In Between Testaments

After the closing book of the Old Testament (Malachi), we find 400 years of silence. During this time, God did not speak through any prophets. He did not inspire any individuals to write Scripture. But a lot happened historically which you can read about here.

John the Baptist would be the person to break this period of silence. God used John the Baptist to stir up the hearts of the people again towards spiritual matters. John the Baptist proclaimed their long awaited Messiah (Jesus) was about to come (see John 1). Furthermore, he said they should be prepared for a new kind of relationship with God (foretold by the Old Testament prophet Jeremiah –see Jeremiah 31:31-34).

The New Testament

The New Testament documents the life of Jesus and the start and growth of the early church. It also contains the writings of Jesus’ followers and prophecy about the end times.

Like the Old Testament, the New Testament is divided into categories. Its 27 books are generally outlined this way:

  • The Gospels – 4 books (Matthew – John)
  • Church History – 1 book (Acts)
  • Paul’s Epistles – 14 books (Romans – Hebrews)
  • General Epistles – 7 books (James – III John)
  • Prophecy – 1 book (Revelation)

The Gospels should be considered as the most important books in the Bible. That may sound odd to some because all the Bible has value. However, the life of Jesus and his teachings, is what the entire Old Testament writings were pointing the people towards.

The Gospels give us the details about Jesus’ life. More importantly, they introduce us to the foundation of the Christian faith – Jesus’ death and resurrection from the dead. Without that signature moment, there is no Christian faith as we know it. This miracle essentially launched a new movement (the church) whose beginnings we read about in the book of Acts.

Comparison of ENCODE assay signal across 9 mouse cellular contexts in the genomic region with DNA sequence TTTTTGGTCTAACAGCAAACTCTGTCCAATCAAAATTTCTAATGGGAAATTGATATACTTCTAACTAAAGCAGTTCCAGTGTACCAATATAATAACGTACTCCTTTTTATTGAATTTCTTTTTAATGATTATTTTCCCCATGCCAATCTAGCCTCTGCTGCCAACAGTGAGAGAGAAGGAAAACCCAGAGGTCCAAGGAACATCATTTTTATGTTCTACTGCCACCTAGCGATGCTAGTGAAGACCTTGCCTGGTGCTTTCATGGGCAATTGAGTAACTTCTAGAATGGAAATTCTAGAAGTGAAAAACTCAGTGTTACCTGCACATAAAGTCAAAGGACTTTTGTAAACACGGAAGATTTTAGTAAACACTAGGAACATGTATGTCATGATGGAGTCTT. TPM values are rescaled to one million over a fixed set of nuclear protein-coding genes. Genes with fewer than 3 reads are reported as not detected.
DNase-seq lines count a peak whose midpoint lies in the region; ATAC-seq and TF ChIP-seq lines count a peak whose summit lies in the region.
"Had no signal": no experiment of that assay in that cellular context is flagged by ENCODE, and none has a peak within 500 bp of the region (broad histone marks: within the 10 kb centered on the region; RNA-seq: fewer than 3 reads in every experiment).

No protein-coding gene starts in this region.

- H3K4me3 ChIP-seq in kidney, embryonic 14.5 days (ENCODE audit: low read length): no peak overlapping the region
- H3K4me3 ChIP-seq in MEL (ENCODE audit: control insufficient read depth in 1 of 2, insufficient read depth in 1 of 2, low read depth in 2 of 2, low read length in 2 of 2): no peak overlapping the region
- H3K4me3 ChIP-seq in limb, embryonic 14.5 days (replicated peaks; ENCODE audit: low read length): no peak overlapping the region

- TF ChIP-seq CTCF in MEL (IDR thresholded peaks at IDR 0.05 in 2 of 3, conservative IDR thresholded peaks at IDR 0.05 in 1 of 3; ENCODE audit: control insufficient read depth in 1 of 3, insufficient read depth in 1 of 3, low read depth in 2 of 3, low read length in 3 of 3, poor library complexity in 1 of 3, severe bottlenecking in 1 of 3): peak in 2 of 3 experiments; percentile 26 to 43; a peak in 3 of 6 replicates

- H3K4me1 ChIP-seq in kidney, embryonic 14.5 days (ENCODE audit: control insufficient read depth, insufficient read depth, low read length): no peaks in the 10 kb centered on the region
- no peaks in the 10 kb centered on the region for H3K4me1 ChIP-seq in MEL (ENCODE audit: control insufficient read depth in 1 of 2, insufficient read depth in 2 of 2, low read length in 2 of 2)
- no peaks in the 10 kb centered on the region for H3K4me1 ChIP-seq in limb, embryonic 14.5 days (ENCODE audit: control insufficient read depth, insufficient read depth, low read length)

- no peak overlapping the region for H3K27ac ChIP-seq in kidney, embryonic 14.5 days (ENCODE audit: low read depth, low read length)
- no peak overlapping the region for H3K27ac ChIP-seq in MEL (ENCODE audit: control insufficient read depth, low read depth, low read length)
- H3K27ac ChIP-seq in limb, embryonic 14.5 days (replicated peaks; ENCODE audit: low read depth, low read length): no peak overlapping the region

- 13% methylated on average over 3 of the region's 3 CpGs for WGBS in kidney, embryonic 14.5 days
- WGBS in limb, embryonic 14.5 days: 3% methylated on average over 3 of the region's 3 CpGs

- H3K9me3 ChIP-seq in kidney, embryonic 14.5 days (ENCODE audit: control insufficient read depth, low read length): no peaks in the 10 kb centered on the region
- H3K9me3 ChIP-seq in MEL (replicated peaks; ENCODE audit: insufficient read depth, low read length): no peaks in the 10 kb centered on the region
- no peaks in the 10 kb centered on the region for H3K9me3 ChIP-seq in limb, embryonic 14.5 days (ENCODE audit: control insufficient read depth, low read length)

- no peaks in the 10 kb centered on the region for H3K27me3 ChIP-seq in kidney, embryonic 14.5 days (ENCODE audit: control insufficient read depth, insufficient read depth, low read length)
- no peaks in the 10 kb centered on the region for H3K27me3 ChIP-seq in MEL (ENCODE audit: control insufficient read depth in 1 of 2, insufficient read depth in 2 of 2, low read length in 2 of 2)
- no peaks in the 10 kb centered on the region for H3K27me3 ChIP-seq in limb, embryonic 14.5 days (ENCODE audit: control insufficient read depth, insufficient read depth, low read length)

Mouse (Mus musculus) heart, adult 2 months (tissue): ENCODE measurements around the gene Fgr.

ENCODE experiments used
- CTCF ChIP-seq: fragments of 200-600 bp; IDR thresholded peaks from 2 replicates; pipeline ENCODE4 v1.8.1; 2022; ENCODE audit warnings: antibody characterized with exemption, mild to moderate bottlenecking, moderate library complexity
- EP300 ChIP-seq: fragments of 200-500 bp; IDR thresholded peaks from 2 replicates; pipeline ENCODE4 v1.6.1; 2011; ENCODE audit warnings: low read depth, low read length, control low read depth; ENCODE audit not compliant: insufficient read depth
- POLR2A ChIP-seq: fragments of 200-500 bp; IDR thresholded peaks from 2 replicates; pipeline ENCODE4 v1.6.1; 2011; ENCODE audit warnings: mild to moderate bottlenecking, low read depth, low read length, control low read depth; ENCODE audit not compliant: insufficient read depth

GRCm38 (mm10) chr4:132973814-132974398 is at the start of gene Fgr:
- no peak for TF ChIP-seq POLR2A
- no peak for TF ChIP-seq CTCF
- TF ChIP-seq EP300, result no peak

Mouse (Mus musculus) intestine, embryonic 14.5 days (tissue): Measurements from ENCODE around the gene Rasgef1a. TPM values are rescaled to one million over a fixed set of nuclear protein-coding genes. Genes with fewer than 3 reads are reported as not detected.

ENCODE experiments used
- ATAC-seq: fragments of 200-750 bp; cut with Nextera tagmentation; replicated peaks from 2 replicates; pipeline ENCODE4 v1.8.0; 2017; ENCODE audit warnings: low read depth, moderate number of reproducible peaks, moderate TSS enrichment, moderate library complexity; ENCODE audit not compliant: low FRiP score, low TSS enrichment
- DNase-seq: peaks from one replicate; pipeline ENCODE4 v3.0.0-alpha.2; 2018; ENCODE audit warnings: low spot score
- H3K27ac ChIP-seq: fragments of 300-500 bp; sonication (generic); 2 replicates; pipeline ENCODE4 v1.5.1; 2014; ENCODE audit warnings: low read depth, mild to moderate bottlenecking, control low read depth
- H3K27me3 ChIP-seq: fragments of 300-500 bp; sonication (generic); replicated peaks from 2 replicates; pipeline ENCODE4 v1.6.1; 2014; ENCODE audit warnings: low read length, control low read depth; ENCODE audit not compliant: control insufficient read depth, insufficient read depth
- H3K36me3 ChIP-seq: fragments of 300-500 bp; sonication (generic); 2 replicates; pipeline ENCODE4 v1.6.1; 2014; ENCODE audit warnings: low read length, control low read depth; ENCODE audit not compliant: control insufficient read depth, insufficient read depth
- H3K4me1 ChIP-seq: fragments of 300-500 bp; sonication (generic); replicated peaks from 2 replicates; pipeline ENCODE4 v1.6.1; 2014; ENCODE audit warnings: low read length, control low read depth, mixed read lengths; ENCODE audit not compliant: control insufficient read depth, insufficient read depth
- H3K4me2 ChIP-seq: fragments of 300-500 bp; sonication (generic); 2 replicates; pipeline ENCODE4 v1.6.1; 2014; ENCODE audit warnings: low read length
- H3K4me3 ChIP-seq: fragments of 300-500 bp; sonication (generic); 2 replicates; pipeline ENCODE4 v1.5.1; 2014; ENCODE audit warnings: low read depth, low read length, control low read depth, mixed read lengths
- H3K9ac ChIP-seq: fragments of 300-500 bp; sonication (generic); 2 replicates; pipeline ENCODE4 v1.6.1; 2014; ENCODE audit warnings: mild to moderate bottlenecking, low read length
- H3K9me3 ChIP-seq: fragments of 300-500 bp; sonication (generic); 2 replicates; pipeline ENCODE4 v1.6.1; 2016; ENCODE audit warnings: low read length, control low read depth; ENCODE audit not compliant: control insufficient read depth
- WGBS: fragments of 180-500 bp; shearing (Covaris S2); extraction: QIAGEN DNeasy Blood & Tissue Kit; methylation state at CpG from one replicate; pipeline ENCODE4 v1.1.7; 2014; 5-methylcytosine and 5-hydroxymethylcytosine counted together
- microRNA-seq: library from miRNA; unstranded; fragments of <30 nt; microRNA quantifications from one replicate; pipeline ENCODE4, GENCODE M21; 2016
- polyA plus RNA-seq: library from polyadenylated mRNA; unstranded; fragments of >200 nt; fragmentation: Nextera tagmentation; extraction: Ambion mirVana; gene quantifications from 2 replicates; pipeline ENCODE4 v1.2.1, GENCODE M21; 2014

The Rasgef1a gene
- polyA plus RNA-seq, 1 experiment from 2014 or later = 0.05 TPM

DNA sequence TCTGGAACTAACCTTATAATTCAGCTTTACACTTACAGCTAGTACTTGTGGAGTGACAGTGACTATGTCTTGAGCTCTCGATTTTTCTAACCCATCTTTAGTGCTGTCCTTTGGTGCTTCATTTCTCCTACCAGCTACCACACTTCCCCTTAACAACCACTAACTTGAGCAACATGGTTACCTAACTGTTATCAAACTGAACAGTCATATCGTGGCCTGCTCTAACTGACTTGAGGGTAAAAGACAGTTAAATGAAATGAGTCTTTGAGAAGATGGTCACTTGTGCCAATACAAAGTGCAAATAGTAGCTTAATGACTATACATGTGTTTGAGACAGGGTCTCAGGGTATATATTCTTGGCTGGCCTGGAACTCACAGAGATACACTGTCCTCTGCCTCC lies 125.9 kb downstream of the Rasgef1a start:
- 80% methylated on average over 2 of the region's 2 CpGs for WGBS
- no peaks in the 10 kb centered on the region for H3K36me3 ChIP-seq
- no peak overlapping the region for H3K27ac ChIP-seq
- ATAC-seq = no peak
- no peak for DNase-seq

The Essence of Christian Doctrine and Living

The New Testament letters of Jesus’ followers build on and explain the teachings of Jesus. They lay the foundation for contemporary understanding of faith and daily living. For the most part, we have the Apostle Paul to thank.

Paul was a religious teacher who initially opposed the new church movement. However, through a dramatic conversion to faith (see Acts 9), he became a Jesus follower. He traveled the Mediterranean area as a missionary, establishing churches wherever he preached. His books are mostly written to those churches and are dedicated to explaining Christian doctrine in detail.

The New Testament concludes with John’s revelation (from Jesus) about end time events. One must read that book understanding that the events John describes are yet to come. Additionally, he was not given a complete picture of when or how all end time events would unfold. Therefore, they are open to various interpretations from scholars as to how those events will actually play out in future history.

We hope this introduction to the Bible helped put things in perspective. To begin reading, visit our Bible reading plans.

Leave a Comment Below: What is your favorite portion of the Bible? What Bible characters stand out to you? Did you find this introduction to the Bible helpful?